COVID-19

The unemployment rate spiked to 14.7% in April. It doesn’t fully capture COVID-19 job losses.

Mitchell Hartman May 8, 2020
Heard on: Marketplace Morning Report
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Unemployment numbers are likely missing people who aren't working in order to home-school or care for family. Above, a mom works while her son does schoolwork during the pandemic. Brendon Thorne/Getty Images
COVID-19

The unemployment rate spiked to 14.7% in April. It doesn’t fully capture COVID-19 job losses.

Mitchell Hartman May 8, 2020
Unemployment numbers are likely missing people who aren't working in order to home-school or care for family. Above, a mom works while her son does schoolwork during the pandemic. Brendon Thorne/Getty Images
HTML EMBED:
COPY

The Labor Department’s monthly employment report for April shows the jobless rate has soared to 14.7%, the highest level since the Great Depression. The U.S. lost 20.5 million jobs amid the coronavirus pandemic. Almost all the job growth achieved during the 11-year recovery from the Great Recession has now been lost in one month.

We also know that more than 33 million people have filed for jobless benefits since mid-March. And this April report does not include many of the most recent job losses. It also does not account for the entirety of unemployment resulting from the pandemic.

As bad as the numbers look, the April jobs report can’t capture the full scale of employment loss since the pandemic began, according to Erica Groshen, the Bureau of Labor Statistics’ chief economist in the Obama administration. 

“This is a shock unlike anything else we have sustained,” Groshen said. The official unemployment rate is likely not counting many who’ve lost their jobs, she added. 

That’s because the standard definition of an unemployed person is someone who hasn’t had paid work and has been actively looking for a job. But in the pandemic, millions have been laid off or left a job and aren’t hunting for a new one.

“People who say that for now, ‘I’m not working, and I’m not looking for work until I feel I can be safe out there,’” Groshen said. Also, the unemployment rate may not count people out of work caring for others in the pandemic, people “who maybe made the decision to stay home and home-school or take care of elderly relatives because they don’t want them endangered.”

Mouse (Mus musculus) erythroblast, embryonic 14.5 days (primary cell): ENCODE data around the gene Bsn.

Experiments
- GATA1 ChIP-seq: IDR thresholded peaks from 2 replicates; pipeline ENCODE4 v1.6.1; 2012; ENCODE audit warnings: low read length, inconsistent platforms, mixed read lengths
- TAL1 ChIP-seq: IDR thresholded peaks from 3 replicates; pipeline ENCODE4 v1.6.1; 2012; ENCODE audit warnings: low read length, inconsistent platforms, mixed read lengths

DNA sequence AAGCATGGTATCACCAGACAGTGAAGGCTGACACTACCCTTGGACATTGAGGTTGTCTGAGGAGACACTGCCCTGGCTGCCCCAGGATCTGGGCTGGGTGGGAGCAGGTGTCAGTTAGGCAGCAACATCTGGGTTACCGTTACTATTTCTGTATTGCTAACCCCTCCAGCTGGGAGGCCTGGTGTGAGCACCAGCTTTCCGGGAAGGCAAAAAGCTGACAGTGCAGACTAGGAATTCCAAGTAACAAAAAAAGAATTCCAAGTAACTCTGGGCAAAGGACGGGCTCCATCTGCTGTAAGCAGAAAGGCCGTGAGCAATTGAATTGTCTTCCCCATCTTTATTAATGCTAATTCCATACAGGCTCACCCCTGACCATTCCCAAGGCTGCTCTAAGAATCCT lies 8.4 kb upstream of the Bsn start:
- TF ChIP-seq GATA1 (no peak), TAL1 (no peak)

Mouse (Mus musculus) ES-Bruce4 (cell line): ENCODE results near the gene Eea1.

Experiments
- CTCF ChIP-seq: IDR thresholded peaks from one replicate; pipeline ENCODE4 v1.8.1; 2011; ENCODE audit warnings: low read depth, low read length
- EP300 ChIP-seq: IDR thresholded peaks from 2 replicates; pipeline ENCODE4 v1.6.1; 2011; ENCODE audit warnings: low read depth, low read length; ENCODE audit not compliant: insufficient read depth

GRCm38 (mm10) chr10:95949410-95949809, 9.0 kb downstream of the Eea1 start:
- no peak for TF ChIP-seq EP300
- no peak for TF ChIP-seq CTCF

And, it’s going to be hard to gauge exactly how much job loss is temporary — just until companies reopen and workers get called back. 

Joseph Brusuelas, chief economist at RSM, a consultancy, has been tracking jobless claims.

“Many of the initial claims were classified as furloughed, but are becoming permanently unemployed,” he said. Meanwhile, many who still have jobs, aren’t working or earning nearly as much as they used to, said Julia Pollak, a labor economist at ZipRecruiter.

“You can either be laid off, or you can take a 20, 30, 40, even 50% pay cut to keep your job,” Pollak said.

In a recent survey, ZipRecruiter found that about one in four job-seekers has had hours or earnings cut, or both. 

COVID-19 Economy FAQs

With a slow vaccine rollout so far, how has the government changed its approach?

On Tuesday, Jan. 12, Health and Human Services Secretary Alex Azar announced changes to how the federal government is distributing vaccine doses. The CDC has expanded coronavirus vaccine eligibility to everyone 65 and older, along with people with conditions that might raise their risks of complications from COVID-19. The new approach also looks to reward those states that are the most efficient by giving them more doses, but critics say that won’t address underlying problems some states are having with vaccine rollout.

What kind of help can small businesses get right now?

A new round of Paycheck Protection Program loans recently became available for pandemic-ravaged businesses. These loans don’t have to be paid back if rules are met. Right now, loans are open for first-time applicants. And the application has to go through community banking organizations — no big banks, for now, at least. This rollout is designed to help business owners who couldn’t get a PPP loan before.

What does the hiring situation in the U.S. look like as we enter the new year?

New data on job openings and postings provide a glimpse of what to expect in the job market in the coming weeks and months. This time of year typically sees a spike in hiring and job-search activity, says Jill Chapman with Insperity, a recruiting services firm. But that kind of optimistic planning for the future isn’t really the vibe these days. Job postings have been lagging on the job search site Indeed. Listings were down about 11% in December compared to a year earlier.

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